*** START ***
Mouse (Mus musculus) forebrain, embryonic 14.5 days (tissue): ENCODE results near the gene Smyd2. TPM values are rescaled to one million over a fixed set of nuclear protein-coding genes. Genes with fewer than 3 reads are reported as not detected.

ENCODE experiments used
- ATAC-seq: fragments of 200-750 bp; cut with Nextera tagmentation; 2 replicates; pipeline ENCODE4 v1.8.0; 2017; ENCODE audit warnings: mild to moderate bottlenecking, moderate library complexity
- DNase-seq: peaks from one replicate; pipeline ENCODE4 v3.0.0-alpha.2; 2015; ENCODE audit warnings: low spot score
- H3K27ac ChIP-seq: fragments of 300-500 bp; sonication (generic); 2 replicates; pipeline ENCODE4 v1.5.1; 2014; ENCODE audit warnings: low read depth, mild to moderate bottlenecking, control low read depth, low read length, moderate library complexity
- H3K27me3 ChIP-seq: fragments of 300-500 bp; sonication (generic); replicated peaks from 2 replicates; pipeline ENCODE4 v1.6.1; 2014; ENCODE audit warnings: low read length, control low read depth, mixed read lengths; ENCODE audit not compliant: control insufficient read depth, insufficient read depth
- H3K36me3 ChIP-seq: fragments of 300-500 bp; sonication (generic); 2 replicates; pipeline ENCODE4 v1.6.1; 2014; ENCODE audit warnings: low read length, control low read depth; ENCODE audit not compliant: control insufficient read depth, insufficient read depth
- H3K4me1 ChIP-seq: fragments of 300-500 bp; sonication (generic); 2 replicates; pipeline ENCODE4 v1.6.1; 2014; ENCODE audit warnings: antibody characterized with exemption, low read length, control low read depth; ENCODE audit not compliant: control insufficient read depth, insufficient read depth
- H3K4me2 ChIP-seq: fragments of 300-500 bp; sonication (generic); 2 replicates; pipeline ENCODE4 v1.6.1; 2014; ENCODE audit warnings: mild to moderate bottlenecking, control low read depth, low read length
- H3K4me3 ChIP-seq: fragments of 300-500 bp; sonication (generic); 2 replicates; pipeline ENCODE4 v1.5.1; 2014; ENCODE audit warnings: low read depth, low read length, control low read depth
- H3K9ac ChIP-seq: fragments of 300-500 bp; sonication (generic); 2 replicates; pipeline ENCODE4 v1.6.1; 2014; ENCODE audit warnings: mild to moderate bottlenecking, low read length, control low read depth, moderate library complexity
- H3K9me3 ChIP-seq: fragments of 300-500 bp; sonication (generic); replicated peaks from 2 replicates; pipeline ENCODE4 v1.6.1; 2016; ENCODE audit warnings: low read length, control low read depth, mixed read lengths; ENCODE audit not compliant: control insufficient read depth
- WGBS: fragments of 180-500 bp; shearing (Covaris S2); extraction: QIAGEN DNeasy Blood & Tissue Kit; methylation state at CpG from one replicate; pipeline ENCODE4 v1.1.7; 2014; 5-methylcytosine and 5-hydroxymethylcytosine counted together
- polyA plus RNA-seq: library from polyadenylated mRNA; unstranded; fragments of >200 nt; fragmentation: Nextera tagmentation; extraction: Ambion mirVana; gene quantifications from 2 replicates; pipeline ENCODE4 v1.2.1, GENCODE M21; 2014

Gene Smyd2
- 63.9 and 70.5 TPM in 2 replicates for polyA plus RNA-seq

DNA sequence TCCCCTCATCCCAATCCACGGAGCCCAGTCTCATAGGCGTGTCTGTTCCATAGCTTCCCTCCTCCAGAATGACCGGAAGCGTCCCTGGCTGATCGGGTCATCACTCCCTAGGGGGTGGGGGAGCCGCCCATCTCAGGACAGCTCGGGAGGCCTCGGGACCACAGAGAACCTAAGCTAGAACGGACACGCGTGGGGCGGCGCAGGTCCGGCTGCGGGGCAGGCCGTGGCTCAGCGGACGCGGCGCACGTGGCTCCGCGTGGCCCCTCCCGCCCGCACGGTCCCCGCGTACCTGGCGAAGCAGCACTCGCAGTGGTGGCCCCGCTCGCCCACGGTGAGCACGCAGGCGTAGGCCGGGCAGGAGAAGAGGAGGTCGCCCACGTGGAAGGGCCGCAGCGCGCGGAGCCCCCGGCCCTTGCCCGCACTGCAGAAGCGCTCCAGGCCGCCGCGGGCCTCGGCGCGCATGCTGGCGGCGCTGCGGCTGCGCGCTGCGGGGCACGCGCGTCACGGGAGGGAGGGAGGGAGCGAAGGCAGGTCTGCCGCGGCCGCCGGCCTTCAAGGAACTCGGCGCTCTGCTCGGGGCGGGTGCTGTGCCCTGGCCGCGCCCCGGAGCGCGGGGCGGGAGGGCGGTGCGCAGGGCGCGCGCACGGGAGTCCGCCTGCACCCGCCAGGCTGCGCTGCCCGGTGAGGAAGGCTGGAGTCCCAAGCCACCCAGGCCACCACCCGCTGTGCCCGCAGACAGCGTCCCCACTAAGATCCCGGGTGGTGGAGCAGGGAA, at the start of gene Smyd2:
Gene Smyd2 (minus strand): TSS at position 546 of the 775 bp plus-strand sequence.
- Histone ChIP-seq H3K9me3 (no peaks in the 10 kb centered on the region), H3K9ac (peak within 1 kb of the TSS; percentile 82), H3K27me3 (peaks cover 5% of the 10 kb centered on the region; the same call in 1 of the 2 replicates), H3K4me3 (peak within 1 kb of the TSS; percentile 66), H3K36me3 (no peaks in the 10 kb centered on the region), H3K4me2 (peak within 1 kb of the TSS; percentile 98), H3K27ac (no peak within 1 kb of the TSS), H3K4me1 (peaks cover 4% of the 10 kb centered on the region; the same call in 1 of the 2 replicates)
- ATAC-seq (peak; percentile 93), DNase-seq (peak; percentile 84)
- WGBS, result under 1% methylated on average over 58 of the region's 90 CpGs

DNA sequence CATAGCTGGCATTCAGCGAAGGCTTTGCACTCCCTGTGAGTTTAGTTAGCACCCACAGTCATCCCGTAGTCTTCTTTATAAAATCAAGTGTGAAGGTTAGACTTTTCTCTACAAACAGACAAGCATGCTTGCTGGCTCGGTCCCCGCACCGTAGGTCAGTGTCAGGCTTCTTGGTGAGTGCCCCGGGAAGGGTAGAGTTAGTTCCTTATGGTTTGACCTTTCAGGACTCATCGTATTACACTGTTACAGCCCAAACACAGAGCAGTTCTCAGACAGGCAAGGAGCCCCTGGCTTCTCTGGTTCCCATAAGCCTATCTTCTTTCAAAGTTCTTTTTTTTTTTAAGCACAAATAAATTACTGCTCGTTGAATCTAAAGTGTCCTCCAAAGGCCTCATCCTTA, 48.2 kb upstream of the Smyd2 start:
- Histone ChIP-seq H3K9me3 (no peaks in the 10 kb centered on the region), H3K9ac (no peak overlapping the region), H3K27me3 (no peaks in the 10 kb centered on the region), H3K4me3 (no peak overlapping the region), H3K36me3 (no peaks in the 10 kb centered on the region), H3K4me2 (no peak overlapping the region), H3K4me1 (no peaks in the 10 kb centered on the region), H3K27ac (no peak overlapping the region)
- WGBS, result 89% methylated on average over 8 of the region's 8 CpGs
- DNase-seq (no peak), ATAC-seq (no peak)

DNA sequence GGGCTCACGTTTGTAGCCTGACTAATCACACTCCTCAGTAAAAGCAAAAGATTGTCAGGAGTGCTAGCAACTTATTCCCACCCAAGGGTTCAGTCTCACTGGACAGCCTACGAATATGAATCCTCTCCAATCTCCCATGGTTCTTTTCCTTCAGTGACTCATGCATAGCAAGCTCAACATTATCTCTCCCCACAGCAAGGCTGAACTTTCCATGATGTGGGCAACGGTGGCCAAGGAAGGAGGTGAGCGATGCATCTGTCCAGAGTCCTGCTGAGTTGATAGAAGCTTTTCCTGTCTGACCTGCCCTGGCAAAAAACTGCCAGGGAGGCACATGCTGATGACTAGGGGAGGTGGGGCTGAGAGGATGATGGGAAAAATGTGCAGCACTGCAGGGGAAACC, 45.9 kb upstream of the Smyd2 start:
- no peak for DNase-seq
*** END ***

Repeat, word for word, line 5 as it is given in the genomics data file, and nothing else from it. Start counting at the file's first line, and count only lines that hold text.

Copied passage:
- H3K27ac ChIP-seq: fragments of 300-500 bp; sonication (generic); 2 replicates; pipeline ENCODE4 v1.5.1; 2014; ENCODE audit warnings: low read depth, mild to moderate bottlenecking, control low read depth, low read length, moderate library complexity